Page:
As of September 2018, the total installed energy capacity of the Colombian National Interconnected System (SIN) amounted to 16,918.33 MW, with almost stemming 70% from small and large-scale hydroelectric plants. Compared to other countries in the region, such as Chile or Brazil, Colombia has not yet rushed to adopt other non-hydro sources of renewable generation. Consequently, this source of electricity generation (hydropower) continues to dominate the Colombian energy sector.
When looking at the installation and generation costs for renewables in Colombia, it can be concluded that hydro energy has the highest costs of the considered renewable energy sources. Solar energy, on the other hand, was found to be the cheapest source when it comes to both installation and generation expenses. It shows that this renewable energy source is the most cost-efficient in Colombia.
The country’s energy sector has received much attention since the government announced it will organize its first large-scale renewable energy auction in January 2019. The Colombian Ministry of Mines and Energy is looking to allocate around 1.5 gigawatts (GW) of capacity to different types of renewable energy sources. The auction will offer 10-year PPAs and has a COD deadline for December 2022.
At the moment, Colombia only has an estimated 20MW of distributed solar PV capacity, to be complemented by Celsia’s Solar Yumbo plant, with a net installed capacity of 9.8 MW, which began operating on September 3, 2018. In addition to Celsia’s Solar Yumbo, the company is working on the construction of three other projects, which could be connected to the grid in 2019. Enel has also already been active in the Colombian solar market and will build the country’s largest solar project, the 86.2 MW El Paso solar power plant. The plant is scheduled to start operations before the end of 2018. If all of these projects get commissioned in time, it will mean a significant increase of Colombia’s solar energy capacity.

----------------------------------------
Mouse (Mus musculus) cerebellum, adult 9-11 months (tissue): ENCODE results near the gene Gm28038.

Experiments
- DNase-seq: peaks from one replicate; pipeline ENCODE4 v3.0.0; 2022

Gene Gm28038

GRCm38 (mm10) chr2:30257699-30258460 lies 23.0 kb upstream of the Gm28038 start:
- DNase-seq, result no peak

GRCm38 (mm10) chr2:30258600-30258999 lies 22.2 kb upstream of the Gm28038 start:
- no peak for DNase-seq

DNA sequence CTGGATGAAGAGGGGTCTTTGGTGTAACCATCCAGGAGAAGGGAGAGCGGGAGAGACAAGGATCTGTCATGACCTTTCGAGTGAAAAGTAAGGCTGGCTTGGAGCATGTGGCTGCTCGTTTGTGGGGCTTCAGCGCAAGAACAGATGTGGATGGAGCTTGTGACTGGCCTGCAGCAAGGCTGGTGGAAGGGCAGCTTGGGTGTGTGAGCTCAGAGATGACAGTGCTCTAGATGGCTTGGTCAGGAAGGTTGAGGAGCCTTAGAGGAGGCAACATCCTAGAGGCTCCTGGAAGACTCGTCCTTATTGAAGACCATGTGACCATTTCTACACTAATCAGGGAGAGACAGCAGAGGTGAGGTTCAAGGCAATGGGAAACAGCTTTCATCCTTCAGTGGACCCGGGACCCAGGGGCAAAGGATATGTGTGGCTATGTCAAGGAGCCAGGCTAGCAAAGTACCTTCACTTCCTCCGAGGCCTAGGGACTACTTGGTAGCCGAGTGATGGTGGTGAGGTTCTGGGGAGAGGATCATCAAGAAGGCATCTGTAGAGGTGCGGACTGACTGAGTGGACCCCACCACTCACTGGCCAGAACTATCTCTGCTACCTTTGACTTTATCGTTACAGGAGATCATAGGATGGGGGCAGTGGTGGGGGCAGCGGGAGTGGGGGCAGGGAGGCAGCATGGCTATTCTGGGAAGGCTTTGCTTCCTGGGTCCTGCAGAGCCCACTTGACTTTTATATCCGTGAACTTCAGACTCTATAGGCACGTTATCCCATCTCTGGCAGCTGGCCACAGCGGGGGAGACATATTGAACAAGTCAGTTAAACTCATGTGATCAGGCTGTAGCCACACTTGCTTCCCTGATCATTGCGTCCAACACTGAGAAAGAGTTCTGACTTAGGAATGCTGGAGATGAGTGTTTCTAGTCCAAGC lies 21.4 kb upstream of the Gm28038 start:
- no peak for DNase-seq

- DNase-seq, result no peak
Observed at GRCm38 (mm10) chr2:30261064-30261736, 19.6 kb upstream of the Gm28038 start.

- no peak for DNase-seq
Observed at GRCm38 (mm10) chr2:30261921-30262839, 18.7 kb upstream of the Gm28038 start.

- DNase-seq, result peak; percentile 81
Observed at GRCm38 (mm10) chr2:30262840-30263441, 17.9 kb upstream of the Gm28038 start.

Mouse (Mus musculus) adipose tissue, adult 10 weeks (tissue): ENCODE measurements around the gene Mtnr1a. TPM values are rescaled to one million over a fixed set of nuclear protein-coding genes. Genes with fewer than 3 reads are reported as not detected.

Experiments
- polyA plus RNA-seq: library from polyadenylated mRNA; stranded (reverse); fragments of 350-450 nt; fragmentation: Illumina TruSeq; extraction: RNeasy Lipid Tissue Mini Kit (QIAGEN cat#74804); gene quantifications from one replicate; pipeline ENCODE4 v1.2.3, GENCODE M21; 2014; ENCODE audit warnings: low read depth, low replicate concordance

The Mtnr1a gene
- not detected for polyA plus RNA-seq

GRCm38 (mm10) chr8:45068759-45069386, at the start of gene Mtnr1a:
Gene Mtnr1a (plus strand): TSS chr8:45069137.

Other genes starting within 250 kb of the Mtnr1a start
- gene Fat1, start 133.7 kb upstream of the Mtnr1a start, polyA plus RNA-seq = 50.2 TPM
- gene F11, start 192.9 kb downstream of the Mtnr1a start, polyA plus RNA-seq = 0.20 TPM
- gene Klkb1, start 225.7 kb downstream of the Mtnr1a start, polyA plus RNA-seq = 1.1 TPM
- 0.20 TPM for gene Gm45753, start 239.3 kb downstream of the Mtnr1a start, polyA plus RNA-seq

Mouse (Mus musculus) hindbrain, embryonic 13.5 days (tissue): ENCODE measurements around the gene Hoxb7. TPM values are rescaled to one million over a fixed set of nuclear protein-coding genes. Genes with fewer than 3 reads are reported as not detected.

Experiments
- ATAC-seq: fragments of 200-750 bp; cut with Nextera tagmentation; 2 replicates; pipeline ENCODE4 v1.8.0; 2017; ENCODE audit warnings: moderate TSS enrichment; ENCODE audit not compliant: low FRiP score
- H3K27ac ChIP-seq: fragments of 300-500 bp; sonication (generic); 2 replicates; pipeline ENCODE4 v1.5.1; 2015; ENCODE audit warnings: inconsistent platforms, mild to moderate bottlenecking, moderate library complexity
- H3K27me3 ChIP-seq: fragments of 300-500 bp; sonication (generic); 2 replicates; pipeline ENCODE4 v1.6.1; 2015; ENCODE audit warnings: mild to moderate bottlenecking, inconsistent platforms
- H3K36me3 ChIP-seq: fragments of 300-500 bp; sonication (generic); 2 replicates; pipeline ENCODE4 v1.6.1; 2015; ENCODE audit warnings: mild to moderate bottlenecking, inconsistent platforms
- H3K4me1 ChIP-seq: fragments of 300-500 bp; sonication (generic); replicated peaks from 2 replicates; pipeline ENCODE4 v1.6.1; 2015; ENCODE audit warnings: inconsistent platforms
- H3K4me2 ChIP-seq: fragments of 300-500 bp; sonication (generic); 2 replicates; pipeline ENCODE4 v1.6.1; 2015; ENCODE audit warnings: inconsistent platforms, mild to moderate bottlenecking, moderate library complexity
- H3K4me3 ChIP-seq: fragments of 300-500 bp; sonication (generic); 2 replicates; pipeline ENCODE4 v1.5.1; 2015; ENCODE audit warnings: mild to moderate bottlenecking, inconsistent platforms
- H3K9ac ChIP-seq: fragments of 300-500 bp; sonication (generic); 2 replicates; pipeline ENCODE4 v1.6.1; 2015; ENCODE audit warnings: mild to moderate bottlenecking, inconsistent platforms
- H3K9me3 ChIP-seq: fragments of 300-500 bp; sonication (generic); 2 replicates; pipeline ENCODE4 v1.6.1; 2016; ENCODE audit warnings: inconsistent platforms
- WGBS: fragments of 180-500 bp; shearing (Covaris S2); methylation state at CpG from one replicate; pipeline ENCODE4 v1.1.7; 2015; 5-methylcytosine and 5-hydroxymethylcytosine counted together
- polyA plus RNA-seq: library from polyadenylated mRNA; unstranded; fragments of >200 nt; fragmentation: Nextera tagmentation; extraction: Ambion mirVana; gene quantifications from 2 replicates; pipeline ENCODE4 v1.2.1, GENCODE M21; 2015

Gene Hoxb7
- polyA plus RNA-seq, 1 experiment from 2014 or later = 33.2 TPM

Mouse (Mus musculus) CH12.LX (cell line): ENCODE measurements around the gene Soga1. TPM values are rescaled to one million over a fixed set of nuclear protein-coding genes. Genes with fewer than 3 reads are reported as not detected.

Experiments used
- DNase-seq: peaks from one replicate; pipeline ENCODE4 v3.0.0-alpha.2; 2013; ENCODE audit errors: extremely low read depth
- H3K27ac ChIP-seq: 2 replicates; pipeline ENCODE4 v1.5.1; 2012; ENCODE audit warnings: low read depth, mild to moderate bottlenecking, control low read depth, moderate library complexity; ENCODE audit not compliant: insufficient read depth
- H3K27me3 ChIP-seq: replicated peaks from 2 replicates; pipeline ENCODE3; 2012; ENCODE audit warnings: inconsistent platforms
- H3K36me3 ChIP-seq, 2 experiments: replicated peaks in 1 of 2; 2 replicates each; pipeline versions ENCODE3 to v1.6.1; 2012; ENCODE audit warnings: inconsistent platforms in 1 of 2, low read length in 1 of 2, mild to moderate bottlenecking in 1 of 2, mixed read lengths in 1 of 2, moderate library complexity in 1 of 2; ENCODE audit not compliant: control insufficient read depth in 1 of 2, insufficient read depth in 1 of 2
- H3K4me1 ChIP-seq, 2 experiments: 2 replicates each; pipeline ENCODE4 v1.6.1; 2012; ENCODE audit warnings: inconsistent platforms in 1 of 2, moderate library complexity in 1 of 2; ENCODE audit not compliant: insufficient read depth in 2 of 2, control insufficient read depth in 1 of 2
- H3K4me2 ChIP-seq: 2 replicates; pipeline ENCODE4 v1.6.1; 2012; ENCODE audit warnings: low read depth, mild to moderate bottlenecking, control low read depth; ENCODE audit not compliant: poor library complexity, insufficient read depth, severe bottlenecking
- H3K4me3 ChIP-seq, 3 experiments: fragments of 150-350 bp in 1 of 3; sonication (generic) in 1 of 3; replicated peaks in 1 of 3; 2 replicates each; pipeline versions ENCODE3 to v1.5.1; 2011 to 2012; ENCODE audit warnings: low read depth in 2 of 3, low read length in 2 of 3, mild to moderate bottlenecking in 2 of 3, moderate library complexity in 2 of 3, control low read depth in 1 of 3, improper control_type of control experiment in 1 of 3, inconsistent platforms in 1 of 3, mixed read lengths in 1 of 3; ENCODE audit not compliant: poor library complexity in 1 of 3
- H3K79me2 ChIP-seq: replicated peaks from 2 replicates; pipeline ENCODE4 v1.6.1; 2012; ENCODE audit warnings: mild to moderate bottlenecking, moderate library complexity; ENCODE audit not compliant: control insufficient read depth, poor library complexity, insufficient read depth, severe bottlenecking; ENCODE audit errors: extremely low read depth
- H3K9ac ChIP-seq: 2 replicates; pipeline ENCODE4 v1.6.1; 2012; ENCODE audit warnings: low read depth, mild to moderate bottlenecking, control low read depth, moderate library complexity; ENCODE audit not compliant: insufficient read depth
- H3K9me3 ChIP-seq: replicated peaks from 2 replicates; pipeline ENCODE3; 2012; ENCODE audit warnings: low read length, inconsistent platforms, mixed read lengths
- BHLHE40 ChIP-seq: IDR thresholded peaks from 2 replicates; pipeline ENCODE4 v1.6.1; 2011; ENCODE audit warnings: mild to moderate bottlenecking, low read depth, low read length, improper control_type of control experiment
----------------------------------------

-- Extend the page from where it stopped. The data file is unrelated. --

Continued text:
Until 2016, most of the electricity generation projects in the country were hydroelectric. Recent changes, however, have caused the number of registered solar projects to significantly grow from 268 in August 2017, to 387 as of August 2018. It is expected that by the end of 2018, the number of registered solar projects could reach double the capacity that was registered in 2017.
It still needs to be seen how the Colombian solar energy market will take up the energy auction planned for 2019. Nevertheless, there have been numerous signals that show the country is committed to fulfilling its sustainable development targets, which could guarantee the country’s energy sustainability in the short and long term.
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